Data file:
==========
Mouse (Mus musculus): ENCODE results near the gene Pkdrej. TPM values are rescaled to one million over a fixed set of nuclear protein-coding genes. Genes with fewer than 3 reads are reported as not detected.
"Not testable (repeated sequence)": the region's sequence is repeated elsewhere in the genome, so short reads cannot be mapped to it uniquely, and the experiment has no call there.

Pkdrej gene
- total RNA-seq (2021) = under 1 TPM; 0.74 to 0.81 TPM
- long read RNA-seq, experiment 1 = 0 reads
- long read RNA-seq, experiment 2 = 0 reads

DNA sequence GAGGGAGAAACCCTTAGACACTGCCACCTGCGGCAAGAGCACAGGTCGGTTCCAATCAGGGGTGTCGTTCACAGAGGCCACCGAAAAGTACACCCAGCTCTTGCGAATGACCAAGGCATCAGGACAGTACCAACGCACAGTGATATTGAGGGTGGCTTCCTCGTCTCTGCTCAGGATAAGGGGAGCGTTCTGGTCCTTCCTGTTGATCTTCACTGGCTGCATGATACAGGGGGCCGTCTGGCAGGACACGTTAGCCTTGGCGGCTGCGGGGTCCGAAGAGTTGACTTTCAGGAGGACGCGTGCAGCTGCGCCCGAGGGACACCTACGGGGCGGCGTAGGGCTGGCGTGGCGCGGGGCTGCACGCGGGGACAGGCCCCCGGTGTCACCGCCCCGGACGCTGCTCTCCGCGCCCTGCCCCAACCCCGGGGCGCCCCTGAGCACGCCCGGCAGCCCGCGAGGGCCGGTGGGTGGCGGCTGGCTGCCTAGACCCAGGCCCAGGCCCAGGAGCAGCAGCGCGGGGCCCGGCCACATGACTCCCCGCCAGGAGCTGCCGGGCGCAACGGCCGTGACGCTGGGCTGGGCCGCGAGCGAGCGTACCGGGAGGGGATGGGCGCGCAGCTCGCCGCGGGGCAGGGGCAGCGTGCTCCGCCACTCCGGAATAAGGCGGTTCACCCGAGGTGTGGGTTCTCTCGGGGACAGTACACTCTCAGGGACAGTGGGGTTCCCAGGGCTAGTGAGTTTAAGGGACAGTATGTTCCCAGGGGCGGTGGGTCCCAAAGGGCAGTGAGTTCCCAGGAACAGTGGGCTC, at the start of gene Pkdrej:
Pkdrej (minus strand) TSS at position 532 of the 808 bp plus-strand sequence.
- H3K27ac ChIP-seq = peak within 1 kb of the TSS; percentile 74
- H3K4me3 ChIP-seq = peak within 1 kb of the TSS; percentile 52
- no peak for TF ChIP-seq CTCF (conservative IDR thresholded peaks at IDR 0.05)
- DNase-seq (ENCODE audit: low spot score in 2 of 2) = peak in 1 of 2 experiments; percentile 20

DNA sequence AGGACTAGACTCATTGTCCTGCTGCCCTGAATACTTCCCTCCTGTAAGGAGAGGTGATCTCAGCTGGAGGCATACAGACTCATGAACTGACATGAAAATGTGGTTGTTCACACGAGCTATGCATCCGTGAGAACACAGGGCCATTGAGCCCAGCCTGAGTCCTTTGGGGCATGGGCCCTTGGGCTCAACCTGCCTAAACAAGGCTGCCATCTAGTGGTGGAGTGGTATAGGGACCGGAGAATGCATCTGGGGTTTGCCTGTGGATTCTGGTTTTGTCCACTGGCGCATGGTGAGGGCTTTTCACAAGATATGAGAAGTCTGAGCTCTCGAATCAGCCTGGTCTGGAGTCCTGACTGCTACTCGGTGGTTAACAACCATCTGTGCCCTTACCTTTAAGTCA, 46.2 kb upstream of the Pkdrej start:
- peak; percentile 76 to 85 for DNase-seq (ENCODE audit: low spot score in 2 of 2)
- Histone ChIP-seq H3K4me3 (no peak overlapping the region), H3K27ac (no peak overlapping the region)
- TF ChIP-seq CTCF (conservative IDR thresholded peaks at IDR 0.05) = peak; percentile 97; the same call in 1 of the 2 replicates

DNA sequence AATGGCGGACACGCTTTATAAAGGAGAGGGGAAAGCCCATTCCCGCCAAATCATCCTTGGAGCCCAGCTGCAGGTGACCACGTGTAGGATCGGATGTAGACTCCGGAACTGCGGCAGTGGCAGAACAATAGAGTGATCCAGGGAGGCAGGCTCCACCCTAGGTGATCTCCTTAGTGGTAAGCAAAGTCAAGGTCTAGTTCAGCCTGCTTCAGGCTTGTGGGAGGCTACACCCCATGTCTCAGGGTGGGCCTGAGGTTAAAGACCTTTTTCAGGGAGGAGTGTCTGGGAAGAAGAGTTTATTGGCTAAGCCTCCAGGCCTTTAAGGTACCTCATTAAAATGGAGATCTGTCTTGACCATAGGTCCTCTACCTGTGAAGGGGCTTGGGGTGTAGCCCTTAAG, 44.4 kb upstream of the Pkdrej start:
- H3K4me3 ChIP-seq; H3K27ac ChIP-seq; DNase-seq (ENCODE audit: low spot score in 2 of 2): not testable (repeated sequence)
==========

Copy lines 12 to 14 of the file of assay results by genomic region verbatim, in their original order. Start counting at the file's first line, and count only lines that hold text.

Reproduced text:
- DNase-seq (ENCODE audit: low spot score in 2 of 2) = peak in 1 of 2 experiments; percentile 20

DNA sequence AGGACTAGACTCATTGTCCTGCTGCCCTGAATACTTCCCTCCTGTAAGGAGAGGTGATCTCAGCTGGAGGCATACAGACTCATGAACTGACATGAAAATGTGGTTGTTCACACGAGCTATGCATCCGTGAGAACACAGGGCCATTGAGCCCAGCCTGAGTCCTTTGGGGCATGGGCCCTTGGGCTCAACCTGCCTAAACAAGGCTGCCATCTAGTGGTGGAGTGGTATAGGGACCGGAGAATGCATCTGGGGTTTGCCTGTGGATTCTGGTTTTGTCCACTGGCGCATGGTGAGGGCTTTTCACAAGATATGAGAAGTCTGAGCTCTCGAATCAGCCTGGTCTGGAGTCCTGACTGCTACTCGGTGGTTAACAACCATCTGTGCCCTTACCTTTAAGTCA, 46.2 kb upstream of the Pkdrej start:
- peak; percentile 76 to 85 for DNase-seq (ENCODE audit: low spot score in 2 of 2)